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What Is It?

Acupuncture is a technique that involves inserting very thin metal needles into the skin at precise points on the body to clear energy channels, with the aim of restoring and maintaining health. The spots of insertion are picked based on a complex network of lines of energy, termed meridians. Meridians are thought to encircle the body like global lines of longitude and latitude.

Acupuncture is a mainstay of traditional Chinese medicine, which has been practiced for thousands of years. The Chinese healing tradition sees the body as a delicate balance of yin and yang. These are two opposing, but inseparable forces. According to traditional Chinese medicine, disease occurs when the forces of yin and yang are out of balance.

Imbalance, it is believed, blocks the flow of qi, a vital energy that regulates spiritual, emotional, mental and physical balance, along meridians. By inserting needles at specific points on the body that connect with these meridians, acupuncture is believed to unblock the flow of qi, restoring health to the body and mind.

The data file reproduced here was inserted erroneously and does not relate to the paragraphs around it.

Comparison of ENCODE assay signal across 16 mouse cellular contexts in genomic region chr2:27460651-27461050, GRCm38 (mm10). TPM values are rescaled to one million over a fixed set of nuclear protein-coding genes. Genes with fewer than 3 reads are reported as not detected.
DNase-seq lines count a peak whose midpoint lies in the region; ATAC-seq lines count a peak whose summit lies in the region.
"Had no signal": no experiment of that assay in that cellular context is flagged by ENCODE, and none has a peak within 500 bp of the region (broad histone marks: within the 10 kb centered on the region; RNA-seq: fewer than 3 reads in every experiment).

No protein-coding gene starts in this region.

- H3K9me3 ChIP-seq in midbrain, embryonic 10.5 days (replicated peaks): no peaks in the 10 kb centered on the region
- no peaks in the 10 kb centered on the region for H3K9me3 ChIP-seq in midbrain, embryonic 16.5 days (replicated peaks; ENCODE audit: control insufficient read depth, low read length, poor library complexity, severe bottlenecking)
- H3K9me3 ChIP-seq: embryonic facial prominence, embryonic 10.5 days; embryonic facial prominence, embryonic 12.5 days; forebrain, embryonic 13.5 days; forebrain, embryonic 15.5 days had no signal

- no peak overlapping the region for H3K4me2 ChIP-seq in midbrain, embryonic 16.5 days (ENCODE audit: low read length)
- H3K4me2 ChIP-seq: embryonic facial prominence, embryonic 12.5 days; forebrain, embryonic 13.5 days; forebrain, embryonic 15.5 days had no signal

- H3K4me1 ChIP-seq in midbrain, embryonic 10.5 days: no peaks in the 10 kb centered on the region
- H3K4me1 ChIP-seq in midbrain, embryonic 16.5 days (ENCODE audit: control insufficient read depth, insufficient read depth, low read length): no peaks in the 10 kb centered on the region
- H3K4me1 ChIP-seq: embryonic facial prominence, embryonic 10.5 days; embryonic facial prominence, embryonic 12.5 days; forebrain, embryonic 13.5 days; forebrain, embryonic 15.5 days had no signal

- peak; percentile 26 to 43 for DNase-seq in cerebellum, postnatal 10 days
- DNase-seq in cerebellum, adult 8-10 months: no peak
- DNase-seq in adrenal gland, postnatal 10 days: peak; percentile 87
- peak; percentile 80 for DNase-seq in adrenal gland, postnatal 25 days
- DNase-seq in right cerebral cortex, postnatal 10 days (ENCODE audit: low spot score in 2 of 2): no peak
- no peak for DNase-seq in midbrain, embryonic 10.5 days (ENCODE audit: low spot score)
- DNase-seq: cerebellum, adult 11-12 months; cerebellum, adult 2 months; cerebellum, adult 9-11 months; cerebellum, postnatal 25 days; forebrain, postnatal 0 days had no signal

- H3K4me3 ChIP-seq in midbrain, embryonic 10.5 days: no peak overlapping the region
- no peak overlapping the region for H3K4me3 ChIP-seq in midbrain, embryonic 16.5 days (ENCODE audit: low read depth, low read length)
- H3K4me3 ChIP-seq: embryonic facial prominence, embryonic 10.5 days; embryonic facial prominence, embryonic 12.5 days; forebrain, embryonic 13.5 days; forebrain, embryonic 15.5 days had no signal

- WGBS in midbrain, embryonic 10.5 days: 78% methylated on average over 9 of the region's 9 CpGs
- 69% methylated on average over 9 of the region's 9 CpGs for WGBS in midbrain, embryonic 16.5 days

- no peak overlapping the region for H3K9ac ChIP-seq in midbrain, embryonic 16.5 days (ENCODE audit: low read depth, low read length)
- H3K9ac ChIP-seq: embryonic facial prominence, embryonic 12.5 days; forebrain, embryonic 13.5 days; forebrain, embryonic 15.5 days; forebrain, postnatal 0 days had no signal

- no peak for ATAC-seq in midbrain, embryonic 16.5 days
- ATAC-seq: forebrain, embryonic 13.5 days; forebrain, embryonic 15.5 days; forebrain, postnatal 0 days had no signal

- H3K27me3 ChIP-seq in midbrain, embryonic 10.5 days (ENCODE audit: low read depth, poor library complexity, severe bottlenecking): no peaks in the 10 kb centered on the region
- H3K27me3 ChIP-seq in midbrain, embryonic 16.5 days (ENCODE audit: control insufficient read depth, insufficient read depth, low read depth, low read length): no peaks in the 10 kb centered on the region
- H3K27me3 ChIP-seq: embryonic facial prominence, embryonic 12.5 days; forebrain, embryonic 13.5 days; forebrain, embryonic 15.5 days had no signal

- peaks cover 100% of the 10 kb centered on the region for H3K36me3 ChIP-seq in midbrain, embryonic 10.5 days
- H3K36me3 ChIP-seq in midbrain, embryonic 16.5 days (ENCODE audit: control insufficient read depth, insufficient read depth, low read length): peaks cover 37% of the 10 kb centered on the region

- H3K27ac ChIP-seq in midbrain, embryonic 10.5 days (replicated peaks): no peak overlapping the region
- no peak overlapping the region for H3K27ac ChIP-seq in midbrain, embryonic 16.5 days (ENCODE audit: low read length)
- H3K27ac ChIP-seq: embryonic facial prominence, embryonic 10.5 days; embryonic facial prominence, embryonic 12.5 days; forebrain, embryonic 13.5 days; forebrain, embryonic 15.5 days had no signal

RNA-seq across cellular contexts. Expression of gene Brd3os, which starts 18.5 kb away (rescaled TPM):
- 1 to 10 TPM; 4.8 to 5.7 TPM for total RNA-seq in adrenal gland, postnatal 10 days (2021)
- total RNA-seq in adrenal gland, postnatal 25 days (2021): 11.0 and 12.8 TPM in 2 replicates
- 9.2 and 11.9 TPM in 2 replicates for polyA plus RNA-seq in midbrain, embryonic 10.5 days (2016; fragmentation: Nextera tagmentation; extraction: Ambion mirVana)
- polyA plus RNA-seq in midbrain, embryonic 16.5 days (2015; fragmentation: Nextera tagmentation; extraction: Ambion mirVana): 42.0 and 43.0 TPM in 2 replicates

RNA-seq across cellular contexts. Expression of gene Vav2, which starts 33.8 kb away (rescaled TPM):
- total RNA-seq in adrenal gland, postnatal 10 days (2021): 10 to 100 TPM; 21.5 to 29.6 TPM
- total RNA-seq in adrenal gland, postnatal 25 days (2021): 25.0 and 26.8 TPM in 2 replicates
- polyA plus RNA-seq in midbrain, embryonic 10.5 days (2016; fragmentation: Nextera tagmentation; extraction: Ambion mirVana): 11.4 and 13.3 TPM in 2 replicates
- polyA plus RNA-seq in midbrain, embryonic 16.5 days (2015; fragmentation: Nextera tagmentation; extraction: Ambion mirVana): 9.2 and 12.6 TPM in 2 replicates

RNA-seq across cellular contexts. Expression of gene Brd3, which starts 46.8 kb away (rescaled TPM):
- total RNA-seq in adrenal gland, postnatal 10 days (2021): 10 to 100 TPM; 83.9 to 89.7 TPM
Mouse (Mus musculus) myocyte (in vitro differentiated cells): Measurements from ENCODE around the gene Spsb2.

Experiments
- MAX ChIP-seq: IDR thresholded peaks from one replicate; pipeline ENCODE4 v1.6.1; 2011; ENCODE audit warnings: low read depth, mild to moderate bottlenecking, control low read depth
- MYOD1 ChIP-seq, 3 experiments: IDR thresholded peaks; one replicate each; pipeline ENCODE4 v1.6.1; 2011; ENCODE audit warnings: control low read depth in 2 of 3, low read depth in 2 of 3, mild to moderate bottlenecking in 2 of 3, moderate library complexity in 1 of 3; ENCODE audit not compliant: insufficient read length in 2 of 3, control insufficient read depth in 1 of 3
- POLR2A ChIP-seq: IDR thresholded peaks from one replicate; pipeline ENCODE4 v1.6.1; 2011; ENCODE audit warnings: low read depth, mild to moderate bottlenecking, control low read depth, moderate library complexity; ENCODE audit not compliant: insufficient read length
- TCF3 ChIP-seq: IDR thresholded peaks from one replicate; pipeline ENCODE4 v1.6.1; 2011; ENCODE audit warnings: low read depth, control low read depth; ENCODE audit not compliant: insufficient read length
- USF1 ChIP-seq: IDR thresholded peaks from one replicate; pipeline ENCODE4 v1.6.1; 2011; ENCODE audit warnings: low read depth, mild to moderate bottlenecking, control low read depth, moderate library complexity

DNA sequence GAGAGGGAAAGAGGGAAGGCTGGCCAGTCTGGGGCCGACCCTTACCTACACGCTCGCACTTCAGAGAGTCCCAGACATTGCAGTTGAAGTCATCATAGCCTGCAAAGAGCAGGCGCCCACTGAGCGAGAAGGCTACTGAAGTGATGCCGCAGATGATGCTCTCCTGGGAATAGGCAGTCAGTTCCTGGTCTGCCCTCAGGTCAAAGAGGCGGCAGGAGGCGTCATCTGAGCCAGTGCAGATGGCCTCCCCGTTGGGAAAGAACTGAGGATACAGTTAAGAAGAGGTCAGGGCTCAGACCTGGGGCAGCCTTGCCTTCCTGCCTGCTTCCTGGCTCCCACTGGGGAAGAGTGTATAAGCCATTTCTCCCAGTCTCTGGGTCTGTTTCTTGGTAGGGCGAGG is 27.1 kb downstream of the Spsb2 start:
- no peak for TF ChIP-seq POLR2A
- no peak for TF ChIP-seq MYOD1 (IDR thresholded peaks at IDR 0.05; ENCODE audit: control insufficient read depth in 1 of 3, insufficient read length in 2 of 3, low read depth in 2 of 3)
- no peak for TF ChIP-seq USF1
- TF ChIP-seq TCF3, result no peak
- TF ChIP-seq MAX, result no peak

Western medicine explains acupuncture's effects within a different framework. Some Western scientists believe that acupuncture stimulates the central nervous system, signaling the body to release various substances including endorphins, immune system cells, opioids, neurotransmitters, and neurohormones. These may help control pain, change how the body experiences pain, and promote physical and emotional well-being. Some research also indicates that acupuncture influences involuntary central nervous functions, such as blood pressure, blood flow, and body temperature regulation.

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From Health A-Z, Harvard Health Publications. Copyright 2007 by the President and Fellows of Harvard College. All rights reserved. Written permission is required to reproduce, in any manner, in whole or in part, the material contained herein. To make a reprint request, contact Harvard Health Publications. Used with permission of StayWell.

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